Volume 83, Issue 1, Winter 2009
Jan-Hendryk de Boer
Faith and Knowledge in the Religion of the Renaissance
Nicholas of Cusa, Giovanni Pico della Mirandola, and Savonarola
Although the fifteenth century showed some signs of traditionalism and disintegration, there were also highly original new solutions to long-debated problems
in scholastic and humanistic discourse. As for the relation between faith and reason, Nicholas of Cusa, Giovanni Pico della Mirandola, and Savonarola found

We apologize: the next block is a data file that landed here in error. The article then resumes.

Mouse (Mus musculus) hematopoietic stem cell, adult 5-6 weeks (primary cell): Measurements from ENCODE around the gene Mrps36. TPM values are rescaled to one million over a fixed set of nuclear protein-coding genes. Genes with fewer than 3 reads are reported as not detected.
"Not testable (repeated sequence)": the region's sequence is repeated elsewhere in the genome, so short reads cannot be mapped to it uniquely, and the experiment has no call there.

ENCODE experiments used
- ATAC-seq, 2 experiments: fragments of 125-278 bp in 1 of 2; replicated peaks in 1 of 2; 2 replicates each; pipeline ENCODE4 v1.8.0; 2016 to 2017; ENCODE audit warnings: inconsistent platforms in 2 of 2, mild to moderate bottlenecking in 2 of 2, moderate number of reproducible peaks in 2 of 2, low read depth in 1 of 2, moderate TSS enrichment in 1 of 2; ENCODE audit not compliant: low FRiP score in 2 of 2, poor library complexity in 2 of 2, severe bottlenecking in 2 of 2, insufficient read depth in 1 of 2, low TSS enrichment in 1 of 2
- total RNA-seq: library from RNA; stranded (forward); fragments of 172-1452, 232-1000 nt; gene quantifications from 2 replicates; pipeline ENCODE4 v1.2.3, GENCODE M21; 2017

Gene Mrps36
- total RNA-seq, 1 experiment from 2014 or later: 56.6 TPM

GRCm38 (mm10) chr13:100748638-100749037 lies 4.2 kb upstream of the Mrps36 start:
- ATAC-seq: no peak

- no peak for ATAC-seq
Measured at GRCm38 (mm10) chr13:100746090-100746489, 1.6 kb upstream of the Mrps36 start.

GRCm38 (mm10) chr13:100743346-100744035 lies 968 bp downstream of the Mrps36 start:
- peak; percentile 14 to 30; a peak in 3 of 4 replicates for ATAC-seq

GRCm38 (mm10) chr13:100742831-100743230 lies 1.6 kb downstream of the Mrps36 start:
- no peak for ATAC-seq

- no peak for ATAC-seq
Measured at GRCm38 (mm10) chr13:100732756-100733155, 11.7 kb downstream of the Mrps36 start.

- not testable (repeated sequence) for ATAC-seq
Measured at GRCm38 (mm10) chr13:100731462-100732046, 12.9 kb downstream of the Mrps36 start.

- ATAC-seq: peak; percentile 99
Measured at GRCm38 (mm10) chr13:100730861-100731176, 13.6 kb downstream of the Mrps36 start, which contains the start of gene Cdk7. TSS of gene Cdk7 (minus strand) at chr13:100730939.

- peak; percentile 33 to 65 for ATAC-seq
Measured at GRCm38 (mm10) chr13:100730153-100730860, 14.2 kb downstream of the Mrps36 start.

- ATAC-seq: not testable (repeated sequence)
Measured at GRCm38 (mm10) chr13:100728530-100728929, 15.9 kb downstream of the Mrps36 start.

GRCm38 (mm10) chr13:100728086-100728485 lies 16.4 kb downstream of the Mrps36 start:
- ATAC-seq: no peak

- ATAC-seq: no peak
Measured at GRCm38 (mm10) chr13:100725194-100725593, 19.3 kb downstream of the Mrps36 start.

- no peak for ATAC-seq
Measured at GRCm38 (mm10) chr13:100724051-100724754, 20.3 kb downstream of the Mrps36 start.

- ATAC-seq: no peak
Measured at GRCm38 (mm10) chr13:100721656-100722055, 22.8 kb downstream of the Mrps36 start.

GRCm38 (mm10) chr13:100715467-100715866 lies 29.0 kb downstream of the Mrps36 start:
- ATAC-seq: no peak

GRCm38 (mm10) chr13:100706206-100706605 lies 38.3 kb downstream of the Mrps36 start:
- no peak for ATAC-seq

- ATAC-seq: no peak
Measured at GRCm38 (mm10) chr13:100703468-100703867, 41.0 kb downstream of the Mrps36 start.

new ways to integrate these poles, around which theological and philosophical thought was organized. As a common pattern, one can discern a striving beyond the established systems of humanism and scholasticism, mingling elements of both traditions with those from the movements of spiritual reform in the later Middle Ages. This “striving beyond” was possible due to a performative turn in the fifteenth century: thinking and acting were connected by the narrator or the author in a manner that produced theoretical concepts and acts in social reality by writing, thinking, and actively developing the self.